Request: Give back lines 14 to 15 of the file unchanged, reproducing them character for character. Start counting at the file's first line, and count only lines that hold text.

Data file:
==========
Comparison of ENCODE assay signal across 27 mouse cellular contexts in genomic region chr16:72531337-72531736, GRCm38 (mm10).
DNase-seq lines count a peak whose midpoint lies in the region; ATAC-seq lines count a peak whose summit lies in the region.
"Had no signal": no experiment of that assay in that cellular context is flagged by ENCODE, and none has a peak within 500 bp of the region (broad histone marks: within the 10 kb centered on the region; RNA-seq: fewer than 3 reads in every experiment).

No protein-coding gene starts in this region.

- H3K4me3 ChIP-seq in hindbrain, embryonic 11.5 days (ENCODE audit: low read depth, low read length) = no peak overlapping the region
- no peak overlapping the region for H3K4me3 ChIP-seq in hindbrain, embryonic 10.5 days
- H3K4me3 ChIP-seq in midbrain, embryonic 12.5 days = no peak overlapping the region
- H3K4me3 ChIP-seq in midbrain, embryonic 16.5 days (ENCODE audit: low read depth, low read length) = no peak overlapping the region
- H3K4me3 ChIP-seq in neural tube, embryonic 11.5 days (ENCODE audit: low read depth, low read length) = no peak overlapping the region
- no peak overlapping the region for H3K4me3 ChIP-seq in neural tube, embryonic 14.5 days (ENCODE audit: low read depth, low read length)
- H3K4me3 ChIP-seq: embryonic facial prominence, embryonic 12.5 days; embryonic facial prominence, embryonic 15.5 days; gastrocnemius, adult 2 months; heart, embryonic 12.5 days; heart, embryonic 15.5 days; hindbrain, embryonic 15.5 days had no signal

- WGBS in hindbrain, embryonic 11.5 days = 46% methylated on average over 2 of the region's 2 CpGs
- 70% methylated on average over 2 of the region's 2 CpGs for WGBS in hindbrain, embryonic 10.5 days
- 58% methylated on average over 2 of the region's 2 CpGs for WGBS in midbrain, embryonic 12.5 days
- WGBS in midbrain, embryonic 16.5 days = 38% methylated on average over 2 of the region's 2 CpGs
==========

- 58% methylated on average over 2 of the region's 2 CpGs for WGBS in midbrain, embryonic 12.5 days
- WGBS in midbrain, embryonic 16.5 days = 38% methylated on average over 2 of the region's 2 CpGs